Administering Herbs to Children
The Mayway Herbal Consultants are available every day by phone and email to answer your questions and address your concerns about our herbs and products. In the Consultants’ Corner we will share in-depth information about the most frequently asked questions.
One series of questions that the Mayway Herbal Consultants consistently receive relates to administering Chinese herbs to children. Many practitioners in the field know that Chinese medicine can be helpful for addressing imbalances in young people, but often have received little training, or clinical exposure in the realm of pediatrics. As a result, many of the practitioners we speak to do not feel as confident when prescribing herbs to kids. We would like to share with you some of the most frequently asked questions we have received over the years about how to safely and effectively use Chinese medicine when working with children. We hope that this information will offer you some useful tools that will help you implement your unique knowledge of herbalism with the old and young alike.
Pediatric Administration Methods
Extract powders— These are extremely easy to use for infants and children of all ages. As they dissolve easily in a small amount of hot water, extract powders can easily be prepared anywhere. To increase palatability they may be mixed with milk, formula, grape or apple juice. For infants, dissolve extract powder in a small amount of hot water, cool, and then administer 1/2 to 1 tsp. at a time to the back of throat with a dropper or oral dispensing syringe. This technique also works well for administering bitter or bad tasting formulas to older children.
Teapills and tablets— Teapills and tablets may be similarly dissolved and administered for infants and small children, whereas older children can easily swallow them. To dissolve for infants and young children, combine a couple of days’ doses with half a cup of boiling water and steep for 5-10 minutes, then mush into thick liquid with a spoon. Strain through a fine mesh strainer to remove any large undissolved pieces. Divide the liquid into the same number of doses that were added to make the resulting mixture. This may be mixed with juice, milk or formula to increase palatability, or may be mixed with honey for children over 1 year old. Store liquid in the refrigerator for up to one week and reheat as needed. Alternately, a few days’ dosage of teapills and tablets can also be ground into a fine powder with a coffee grinder or mortar and pestle and administered in a manner similar to the extract powders above.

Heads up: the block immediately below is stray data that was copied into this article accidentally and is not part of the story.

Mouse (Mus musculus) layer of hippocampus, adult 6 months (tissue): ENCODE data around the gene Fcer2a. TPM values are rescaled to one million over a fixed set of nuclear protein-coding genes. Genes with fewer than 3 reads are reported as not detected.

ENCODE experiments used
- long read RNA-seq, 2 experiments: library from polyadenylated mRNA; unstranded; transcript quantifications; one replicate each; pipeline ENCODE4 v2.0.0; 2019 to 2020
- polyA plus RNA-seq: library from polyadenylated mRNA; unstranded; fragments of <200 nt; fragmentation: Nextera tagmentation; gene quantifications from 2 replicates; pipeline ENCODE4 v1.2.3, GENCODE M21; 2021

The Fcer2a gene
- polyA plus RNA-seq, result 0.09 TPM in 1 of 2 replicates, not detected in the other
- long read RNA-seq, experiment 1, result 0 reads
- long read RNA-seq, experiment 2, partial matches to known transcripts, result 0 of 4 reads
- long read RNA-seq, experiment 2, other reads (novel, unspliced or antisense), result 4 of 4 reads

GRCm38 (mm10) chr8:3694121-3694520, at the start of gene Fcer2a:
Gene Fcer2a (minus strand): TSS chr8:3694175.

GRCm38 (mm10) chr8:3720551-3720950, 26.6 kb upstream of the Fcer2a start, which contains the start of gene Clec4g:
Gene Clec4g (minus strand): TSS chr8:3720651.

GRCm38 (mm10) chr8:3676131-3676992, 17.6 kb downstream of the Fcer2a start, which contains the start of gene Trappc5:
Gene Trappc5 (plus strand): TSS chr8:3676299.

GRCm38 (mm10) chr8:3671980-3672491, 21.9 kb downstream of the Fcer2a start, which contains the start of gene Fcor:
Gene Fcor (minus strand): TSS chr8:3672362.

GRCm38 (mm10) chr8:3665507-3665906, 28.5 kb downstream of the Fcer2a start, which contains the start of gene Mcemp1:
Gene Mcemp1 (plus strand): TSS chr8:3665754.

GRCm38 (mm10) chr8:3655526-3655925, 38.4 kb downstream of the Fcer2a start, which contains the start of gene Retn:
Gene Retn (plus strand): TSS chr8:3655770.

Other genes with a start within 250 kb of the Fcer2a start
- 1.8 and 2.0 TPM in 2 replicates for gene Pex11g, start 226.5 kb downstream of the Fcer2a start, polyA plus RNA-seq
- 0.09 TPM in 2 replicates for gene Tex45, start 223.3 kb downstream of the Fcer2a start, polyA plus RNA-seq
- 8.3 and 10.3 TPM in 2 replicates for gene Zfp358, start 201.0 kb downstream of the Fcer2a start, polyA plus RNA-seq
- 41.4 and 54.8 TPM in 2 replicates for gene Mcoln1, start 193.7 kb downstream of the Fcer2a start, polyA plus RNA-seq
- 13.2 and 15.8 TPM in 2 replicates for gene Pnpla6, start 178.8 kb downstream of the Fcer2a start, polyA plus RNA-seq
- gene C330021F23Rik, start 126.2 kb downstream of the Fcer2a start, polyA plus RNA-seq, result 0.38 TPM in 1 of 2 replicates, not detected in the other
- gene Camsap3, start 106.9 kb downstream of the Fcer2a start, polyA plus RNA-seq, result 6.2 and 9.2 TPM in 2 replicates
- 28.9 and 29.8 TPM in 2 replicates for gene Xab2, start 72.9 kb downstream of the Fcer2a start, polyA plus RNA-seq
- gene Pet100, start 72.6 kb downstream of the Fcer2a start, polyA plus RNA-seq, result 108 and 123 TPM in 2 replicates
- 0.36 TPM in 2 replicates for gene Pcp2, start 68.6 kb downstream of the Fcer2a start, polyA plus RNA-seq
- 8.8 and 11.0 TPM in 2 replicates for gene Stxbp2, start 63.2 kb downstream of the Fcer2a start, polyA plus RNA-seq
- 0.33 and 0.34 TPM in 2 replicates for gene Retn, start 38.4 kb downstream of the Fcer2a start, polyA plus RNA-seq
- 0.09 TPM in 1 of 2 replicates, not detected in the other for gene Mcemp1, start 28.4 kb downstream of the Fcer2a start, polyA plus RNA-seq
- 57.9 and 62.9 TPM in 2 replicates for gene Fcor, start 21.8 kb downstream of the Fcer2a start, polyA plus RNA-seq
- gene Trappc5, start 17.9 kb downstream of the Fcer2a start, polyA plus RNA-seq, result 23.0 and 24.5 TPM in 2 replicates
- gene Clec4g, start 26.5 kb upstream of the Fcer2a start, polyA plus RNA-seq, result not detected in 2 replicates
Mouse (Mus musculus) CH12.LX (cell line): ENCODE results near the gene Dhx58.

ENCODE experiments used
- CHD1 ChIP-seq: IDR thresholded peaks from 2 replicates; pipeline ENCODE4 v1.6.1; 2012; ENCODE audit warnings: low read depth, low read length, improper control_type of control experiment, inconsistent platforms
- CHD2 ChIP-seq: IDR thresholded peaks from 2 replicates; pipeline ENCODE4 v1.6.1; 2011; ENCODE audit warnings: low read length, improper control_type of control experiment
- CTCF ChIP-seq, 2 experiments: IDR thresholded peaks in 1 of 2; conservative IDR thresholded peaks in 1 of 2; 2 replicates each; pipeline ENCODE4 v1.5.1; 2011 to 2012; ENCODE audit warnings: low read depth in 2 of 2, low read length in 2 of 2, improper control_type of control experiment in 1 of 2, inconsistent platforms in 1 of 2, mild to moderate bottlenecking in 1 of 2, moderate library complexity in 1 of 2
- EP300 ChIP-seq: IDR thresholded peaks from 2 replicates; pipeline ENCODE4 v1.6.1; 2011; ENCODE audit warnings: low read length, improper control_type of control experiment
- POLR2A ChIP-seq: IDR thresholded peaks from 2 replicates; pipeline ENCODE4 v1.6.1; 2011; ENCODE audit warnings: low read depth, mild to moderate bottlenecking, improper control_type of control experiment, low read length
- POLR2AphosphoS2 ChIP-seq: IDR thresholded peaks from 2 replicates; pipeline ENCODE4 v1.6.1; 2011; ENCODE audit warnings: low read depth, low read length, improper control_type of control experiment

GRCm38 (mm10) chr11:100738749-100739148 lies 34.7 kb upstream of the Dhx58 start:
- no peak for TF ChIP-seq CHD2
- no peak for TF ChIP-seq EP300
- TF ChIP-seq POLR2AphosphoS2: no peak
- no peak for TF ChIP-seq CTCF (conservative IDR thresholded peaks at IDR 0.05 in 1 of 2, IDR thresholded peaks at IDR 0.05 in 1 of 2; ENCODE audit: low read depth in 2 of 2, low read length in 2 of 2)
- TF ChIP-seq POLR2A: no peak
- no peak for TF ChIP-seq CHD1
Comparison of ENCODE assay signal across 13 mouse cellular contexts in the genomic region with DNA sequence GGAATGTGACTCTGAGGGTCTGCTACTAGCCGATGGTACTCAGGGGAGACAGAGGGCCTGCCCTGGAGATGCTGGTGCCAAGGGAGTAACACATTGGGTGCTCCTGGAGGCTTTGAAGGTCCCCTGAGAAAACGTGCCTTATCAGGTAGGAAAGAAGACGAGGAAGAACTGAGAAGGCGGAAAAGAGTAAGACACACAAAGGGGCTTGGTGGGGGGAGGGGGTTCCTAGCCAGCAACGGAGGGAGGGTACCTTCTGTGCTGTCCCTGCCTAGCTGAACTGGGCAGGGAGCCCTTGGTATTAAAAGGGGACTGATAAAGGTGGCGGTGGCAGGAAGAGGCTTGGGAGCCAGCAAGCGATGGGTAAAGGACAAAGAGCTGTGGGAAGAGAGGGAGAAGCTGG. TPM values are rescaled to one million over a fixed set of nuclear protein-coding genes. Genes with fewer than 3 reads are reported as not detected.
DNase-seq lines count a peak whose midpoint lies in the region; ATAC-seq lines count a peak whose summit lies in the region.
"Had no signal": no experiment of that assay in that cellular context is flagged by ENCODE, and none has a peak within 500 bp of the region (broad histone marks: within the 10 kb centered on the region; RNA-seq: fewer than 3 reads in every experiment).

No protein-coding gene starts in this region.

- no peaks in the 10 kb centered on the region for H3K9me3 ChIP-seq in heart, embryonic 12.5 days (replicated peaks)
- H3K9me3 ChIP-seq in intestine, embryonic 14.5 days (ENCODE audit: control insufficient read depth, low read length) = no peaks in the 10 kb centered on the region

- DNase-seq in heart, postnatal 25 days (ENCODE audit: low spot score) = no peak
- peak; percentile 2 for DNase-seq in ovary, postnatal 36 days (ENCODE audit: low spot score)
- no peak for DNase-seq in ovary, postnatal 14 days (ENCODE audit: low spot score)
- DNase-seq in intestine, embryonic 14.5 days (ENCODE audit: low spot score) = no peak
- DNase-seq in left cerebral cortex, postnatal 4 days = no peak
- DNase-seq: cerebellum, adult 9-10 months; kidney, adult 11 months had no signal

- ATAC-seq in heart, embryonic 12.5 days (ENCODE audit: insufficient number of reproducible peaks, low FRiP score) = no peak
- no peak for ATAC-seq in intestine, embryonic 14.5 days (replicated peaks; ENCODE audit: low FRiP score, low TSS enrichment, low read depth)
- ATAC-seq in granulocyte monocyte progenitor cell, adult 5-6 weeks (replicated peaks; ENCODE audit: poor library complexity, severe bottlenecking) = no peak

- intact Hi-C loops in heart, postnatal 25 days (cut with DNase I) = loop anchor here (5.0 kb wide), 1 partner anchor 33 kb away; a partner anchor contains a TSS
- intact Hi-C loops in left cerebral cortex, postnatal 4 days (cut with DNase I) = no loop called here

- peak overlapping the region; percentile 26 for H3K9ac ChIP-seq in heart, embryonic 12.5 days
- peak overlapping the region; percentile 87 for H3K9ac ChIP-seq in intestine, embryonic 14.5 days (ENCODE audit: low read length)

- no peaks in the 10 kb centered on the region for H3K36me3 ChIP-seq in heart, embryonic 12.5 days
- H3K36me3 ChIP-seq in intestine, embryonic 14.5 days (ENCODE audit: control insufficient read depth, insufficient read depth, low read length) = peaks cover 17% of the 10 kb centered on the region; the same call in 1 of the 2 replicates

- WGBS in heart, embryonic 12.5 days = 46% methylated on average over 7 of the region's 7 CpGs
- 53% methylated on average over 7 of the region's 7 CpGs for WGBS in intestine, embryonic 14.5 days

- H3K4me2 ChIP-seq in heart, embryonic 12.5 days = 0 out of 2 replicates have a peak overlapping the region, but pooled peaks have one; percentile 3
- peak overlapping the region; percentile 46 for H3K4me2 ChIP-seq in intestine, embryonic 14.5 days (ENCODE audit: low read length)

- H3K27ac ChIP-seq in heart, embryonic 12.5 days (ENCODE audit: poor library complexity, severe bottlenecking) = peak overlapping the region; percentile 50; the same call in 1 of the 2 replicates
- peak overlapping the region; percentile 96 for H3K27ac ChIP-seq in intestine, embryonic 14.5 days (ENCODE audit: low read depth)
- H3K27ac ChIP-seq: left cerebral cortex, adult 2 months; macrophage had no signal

Infusions— Our infusions are extremely easy to use. Since they already contain sugar, they are easy to prepare and quite palatable. Just mix with hot water and administer as a tea, or squirt to the back of throat as above.
Syrups— These are even easier to use as they are in liquid extract form and pre-sweetened. They can be used alone or as a medium for administering other dissolved formulas.
We have included both an Age-to-Dose guideline and a Weight-to-Dose guideline for pediatric dosages. The Age-to-Dose guideline is most useful to gauge the approximate maturity of a child’s internal organs and is therefore an estimate of their ability to absorb, utilize and eliminate Chinese herbs. The chart below appears in John Chen’s “Chinese Medical Herbology and Pharmacology,” which he sourced from “Zhong Cao Yao” (Chinese Herbal Medicine), published by the Nanjing College of Traditional Chinese Medicine.
The Weight-to-Dose guideline is most useful to gauge the amount of Chinese herbs the body would contain on a per pound basis, and as such, it is a better estimation of dosage for infants and children who fall outside the normal weight parameters of their age group. The chart below appears in John Chen’s Chinese Medical Herbology and Pharmacology, which he created from calculations based on Clark’s Rule in Pharmaceutical Calculations, written by Michell Stoklosa and Howard Ansel.
Other Dosage Considerations